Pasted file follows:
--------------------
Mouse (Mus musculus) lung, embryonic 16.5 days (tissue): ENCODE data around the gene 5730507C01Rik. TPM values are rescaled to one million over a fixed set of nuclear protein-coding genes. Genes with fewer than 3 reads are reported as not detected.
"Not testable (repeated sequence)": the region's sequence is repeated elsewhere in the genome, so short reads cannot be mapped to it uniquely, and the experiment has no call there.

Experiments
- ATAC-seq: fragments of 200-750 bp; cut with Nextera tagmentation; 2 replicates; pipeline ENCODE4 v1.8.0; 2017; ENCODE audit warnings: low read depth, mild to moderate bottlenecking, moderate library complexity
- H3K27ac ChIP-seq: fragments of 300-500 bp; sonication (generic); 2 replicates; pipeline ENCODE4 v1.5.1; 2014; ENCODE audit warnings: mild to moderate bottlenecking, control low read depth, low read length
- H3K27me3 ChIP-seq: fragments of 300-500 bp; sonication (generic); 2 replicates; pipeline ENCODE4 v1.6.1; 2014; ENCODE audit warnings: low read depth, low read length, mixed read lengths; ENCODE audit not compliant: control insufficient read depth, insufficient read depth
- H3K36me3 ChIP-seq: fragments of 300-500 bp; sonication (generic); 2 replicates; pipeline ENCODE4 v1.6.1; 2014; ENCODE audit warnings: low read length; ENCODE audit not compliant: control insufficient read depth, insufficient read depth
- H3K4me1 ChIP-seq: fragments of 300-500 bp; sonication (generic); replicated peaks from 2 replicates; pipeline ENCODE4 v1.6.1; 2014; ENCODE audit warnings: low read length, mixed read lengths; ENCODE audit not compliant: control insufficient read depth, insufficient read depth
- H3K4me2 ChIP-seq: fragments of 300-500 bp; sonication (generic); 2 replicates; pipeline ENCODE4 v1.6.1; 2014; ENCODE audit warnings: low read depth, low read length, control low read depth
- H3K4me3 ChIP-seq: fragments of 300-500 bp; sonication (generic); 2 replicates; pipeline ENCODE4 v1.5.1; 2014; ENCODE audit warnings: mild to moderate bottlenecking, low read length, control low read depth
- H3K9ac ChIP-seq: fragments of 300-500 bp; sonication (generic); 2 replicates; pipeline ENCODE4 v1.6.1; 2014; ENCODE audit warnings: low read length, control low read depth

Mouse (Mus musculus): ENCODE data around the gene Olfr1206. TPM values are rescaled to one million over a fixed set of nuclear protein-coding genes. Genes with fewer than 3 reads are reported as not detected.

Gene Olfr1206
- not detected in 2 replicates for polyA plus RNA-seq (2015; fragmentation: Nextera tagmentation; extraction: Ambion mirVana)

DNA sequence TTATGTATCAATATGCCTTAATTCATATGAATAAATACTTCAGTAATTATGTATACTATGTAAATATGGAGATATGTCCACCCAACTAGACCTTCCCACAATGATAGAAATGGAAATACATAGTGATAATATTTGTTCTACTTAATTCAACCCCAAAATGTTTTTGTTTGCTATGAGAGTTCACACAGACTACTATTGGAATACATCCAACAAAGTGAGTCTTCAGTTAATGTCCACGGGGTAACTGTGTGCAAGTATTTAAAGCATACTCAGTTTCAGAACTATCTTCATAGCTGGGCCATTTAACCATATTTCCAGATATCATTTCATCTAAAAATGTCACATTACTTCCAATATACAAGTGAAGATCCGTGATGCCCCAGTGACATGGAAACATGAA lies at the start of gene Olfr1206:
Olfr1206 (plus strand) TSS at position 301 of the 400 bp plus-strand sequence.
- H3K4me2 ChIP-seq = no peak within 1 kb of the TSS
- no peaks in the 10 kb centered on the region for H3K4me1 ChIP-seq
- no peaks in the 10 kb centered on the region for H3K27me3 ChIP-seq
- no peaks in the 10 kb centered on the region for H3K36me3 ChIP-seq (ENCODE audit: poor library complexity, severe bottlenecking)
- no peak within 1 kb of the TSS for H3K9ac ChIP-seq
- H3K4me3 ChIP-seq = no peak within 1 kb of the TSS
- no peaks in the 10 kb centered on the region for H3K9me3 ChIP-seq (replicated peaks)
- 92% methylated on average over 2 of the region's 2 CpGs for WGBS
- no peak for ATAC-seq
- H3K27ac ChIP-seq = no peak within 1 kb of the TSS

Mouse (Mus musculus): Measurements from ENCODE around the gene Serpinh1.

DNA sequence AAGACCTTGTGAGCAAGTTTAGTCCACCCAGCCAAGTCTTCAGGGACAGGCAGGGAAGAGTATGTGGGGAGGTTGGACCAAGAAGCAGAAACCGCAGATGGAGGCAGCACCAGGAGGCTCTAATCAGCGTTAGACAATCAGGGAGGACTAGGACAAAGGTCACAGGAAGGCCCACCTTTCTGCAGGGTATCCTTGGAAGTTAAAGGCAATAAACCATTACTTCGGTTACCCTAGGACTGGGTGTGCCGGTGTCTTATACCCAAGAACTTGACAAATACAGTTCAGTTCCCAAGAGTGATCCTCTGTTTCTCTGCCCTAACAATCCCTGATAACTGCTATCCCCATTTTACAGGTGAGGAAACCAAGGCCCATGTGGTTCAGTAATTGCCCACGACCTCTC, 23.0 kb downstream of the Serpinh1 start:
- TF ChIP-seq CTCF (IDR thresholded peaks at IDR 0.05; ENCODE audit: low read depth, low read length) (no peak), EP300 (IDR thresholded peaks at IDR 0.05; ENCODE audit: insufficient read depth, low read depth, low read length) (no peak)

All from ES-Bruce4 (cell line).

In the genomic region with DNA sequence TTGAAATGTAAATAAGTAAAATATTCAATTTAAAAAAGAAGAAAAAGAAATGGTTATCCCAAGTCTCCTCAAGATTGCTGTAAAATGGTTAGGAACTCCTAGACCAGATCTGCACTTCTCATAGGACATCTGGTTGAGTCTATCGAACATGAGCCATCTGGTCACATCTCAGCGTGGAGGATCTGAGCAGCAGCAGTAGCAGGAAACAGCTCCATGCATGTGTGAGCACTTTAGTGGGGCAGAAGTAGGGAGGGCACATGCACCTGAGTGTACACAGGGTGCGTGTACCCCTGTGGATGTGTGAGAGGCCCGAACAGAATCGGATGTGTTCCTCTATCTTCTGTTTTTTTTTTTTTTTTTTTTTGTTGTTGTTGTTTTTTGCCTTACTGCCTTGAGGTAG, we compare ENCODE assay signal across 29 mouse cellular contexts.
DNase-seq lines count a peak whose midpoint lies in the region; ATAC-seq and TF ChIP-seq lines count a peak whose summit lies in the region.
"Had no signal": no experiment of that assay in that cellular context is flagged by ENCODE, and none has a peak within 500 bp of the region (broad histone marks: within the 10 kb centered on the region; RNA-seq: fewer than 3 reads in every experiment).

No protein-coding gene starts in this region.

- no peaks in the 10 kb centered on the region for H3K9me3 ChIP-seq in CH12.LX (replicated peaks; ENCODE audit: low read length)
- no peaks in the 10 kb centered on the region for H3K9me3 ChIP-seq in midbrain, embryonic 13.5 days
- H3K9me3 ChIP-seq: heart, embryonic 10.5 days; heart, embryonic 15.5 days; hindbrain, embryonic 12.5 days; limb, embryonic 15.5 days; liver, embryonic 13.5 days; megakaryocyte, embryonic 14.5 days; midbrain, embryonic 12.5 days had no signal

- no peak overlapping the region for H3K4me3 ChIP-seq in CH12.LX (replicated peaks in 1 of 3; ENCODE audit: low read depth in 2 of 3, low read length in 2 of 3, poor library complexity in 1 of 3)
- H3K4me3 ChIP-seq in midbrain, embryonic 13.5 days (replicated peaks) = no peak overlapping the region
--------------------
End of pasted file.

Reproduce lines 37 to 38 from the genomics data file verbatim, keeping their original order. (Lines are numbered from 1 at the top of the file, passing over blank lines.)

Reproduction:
- H3K9me3 ChIP-seq: heart, embryonic 10.5 days; heart, embryonic 15.5 days; hindbrain, embryonic 12.5 days; limb, embryonic 15.5 days; liver, embryonic 13.5 days; megakaryocyte, embryonic 14.5 days; midbrain, embryonic 12.5 days had no signal

- no peak overlapping the region for H3K4me3 ChIP-seq in CH12.LX (replicated peaks in 1 of 3; ENCODE audit: low read depth in 2 of 3, low read length in 2 of 3, poor library complexity in 1 of 3)